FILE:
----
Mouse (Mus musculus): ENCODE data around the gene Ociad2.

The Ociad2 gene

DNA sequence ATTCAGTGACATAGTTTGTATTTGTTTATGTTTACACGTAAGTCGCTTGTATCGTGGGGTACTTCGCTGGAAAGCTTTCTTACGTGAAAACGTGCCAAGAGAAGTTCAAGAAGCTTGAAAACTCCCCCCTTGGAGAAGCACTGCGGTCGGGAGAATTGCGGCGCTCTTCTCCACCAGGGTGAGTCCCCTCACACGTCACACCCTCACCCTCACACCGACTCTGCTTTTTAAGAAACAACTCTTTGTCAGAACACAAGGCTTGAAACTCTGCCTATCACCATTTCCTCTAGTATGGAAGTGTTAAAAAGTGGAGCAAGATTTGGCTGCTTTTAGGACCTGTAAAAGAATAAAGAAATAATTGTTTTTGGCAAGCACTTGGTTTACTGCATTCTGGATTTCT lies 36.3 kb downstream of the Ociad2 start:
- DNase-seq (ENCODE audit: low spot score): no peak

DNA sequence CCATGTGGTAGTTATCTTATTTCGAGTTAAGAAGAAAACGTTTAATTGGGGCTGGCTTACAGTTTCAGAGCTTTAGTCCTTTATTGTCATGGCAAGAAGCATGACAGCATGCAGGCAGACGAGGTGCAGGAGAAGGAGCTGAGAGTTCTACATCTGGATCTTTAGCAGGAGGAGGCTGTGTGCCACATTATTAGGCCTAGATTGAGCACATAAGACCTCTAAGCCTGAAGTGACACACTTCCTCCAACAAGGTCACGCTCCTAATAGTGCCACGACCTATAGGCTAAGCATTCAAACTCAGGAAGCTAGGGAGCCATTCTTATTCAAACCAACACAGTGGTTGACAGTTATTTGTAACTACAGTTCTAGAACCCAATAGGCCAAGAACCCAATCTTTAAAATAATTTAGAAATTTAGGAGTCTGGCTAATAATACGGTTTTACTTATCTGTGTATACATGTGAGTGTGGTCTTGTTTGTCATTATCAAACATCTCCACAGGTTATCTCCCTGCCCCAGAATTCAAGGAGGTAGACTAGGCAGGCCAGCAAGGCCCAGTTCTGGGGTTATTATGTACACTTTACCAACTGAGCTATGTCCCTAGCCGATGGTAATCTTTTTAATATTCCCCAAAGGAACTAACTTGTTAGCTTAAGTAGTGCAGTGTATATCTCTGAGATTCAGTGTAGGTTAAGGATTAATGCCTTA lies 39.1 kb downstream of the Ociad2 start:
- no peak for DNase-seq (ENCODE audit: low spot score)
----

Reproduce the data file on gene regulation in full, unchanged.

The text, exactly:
Mouse (Mus musculus): ENCODE data around the gene Ociad2.

The Ociad2 gene

DNA sequence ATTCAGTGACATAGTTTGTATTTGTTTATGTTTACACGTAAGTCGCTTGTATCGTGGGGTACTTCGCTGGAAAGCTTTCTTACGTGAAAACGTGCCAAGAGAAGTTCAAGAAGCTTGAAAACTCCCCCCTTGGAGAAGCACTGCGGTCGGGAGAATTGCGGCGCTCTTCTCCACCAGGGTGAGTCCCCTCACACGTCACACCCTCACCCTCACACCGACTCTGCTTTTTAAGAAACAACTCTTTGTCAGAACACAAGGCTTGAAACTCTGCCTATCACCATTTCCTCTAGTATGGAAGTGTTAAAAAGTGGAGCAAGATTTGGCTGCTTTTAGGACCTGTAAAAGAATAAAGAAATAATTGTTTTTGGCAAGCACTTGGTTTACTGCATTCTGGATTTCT lies 36.3 kb downstream of the Ociad2 start:
- DNase-seq (ENCODE audit: low spot score): no peak

DNA sequence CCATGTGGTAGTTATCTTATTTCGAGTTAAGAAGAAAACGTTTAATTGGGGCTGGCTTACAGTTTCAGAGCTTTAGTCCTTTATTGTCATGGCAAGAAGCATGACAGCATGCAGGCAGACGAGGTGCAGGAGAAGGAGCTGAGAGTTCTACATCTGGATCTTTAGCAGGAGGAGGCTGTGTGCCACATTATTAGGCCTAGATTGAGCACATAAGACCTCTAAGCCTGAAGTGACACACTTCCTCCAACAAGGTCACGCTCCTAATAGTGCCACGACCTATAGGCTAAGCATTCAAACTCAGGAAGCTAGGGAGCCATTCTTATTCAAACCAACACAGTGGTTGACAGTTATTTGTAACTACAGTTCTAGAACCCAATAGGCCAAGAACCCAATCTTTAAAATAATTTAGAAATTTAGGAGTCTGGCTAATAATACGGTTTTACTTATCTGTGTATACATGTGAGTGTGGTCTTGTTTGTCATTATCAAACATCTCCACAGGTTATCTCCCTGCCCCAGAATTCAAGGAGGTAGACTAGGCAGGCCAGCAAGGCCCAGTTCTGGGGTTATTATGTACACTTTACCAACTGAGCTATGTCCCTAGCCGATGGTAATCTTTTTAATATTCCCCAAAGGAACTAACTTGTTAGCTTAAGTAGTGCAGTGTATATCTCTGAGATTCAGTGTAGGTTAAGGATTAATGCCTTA lies 39.1 kb downstream of the Ociad2 start:
- no peak for DNase-seq (ENCODE audit: low spot score)